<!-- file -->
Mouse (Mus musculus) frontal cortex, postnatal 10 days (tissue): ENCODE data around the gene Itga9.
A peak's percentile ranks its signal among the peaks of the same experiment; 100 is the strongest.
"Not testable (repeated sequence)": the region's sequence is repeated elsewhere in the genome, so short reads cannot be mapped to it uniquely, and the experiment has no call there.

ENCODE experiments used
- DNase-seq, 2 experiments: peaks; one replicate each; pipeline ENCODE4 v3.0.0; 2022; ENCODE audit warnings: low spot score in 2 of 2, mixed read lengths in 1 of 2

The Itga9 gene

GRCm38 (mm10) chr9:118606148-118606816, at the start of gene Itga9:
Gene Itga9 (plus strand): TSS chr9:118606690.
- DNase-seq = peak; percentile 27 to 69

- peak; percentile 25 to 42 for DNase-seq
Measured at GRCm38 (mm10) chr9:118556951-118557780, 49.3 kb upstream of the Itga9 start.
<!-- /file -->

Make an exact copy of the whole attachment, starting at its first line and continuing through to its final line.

Mouse (Mus musculus) frontal cortex, postnatal 10 days (tissue): ENCODE data around the gene Itga9.
A peak's percentile ranks its signal among the peaks of the same experiment; 100 is the strongest.
"Not testable (repeated sequence)": the region's sequence is repeated elsewhere in the genome, so short reads cannot be mapped to it uniquely, and the experiment has no call there.

ENCODE experiments used
- DNase-seq, 2 experiments: peaks; one replicate each; pipeline ENCODE4 v3.0.0; 2022; ENCODE audit warnings: low spot score in 2 of 2, mixed read lengths in 1 of 2

The Itga9 gene

GRCm38 (mm10) chr9:118606148-118606816, at the start of gene Itga9:
Gene Itga9 (plus strand): TSS chr9:118606690.
- DNase-seq = peak; percentile 27 to 69

- peak; percentile 25 to 42 for DNase-seq
Measured at GRCm38 (mm10) chr9:118556951-118557780, 49.3 kb upstream of the Itga9 start.